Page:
Director, Military and Security Studies Program
Monday, July 17, 2006; 11:00 AM
Michael Eisenstadt, director of the Military and Security Studies Program at The Washington Institute for Near East Policy , was online Monday, July 17, at 11 a.m. ET to discuss the widening conflict between Israel and its neighbors in the Middle East.
Eisenstadt is co-author of The Last Arab-Israeli Battlefield? Implications of an Israeli Withdrawal from Lebanon .
The transcript follows.
Williamsburg, Va.: What are the implications of an international peacekeeping force in Lebanon? Do you think putting American and British forces in Hezbollah territory would further inflame tensions between Islamists and the West?
Michael Eisenstadt: I strongly doubt that this idea of a peacekeeping force will gain traction. The US couldn't get international support for many allies to send troops to one war zone--Iraq--so I doubt the UN and the UK (who are the main proponents of such an idea at present)will get many countries to volunteer contingents to serve in a war zone in Lebanon. Plus, experience shows that the consent of all parties is necessary for peacekeeping forces to succeed. Israel, for one, will strongly object to a foreign peacekeeping force which they believe will only provide a screen behind which Hezbollah will be able to continue their activities, and which will constrain their freedom to respond to Hezbollah provocations. The ideal solution would be for Lebanon to deploy their Army to the South (as called for in UN Security Council Resolutions 425 and 1559). But there seems to be little will in Lebanon for that, and Hezbollah will object to this. In the absence of these kind of measures, Israel seems to be taking steps to create a 'cordon sanitaire' in South Lebanon just north of the international border. They are destroying former Hezbollah border posts and will probably establish rules of engagement that allow them to open fire on any armed individual that approaches the border, in order to prevent a repeat of last weeks events, as well as the series of Hezbollah attacks across the border that have occurred since Israel's withdrawal from Lebanon in May 2000.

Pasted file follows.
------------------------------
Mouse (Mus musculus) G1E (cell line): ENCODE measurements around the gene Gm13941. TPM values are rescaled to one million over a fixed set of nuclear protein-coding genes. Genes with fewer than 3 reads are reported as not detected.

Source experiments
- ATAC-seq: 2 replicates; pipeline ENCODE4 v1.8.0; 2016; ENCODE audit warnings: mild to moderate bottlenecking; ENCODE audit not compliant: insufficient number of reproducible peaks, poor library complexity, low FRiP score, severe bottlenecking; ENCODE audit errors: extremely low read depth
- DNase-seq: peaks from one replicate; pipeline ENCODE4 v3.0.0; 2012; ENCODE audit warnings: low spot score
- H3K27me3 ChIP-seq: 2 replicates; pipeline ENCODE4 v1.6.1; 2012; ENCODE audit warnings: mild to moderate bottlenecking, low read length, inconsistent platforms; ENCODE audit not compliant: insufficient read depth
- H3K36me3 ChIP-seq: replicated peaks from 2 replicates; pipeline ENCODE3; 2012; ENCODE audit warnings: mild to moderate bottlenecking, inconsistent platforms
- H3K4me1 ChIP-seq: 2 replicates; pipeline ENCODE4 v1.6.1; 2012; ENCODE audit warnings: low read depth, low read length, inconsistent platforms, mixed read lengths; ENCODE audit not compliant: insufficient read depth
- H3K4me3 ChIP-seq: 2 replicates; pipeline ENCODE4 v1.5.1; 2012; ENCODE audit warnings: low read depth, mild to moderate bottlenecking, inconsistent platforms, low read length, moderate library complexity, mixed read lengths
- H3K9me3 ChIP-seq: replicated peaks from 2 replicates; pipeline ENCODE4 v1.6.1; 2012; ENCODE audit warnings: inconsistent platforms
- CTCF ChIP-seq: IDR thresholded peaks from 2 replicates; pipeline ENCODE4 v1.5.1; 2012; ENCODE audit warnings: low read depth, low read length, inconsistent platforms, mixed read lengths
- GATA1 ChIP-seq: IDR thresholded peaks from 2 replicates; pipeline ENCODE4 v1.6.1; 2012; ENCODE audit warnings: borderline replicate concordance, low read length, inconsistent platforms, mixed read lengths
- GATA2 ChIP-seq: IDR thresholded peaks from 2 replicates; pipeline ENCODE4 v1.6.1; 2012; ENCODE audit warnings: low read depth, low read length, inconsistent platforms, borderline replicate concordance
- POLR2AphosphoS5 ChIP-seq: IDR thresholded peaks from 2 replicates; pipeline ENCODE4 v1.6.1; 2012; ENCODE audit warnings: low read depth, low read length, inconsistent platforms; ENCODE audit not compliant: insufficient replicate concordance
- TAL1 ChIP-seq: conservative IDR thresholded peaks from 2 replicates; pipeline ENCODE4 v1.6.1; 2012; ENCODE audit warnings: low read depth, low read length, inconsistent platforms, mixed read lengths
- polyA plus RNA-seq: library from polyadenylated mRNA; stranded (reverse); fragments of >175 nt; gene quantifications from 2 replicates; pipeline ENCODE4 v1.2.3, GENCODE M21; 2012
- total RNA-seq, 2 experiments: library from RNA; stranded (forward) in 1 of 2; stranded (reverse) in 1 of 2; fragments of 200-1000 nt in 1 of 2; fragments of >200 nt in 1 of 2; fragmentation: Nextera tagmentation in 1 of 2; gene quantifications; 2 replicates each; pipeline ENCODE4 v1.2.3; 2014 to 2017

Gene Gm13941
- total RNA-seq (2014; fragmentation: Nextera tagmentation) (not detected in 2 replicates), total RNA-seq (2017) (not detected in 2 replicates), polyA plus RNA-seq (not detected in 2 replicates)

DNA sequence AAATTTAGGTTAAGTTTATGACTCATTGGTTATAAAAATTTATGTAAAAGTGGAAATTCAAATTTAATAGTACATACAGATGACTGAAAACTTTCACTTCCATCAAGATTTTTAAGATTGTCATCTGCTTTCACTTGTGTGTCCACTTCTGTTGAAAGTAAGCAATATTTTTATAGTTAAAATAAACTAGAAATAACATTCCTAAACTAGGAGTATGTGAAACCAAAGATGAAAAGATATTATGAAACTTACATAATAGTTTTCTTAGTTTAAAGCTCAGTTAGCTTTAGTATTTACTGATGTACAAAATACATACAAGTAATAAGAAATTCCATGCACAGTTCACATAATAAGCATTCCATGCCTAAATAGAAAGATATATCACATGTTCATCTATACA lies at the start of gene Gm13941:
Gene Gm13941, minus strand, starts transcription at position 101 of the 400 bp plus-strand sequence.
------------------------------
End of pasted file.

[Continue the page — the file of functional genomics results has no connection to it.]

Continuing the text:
Eugene, Ore.: Good Morning Mr.Eisenstadt. Do you think that that Iran spurred Hezbollah to provoke Israel in order to remind the United States, the Arab League and the international Muslim community that Iran is the keystone to Middle East stability?
Michael Eisenstadt: Hezbollah's leader Hassan Nasrallah has been promising in public for some time now to take Israeli hostages so that Hezbollah could swap them for three Lebanese security prisoners still in Israeli jails. The capture of the Israel soldier several weeks ago by Hamas in Gaza, provided an excellent opportunity for Hezbollah to pursue its own objectives in a way that would enable it to burnish its credentials in the Arab world (by not only demanding the return of the Lebanese prisoners, but also the return of some 9,500 Palestinian security prisoners in Israeli jails).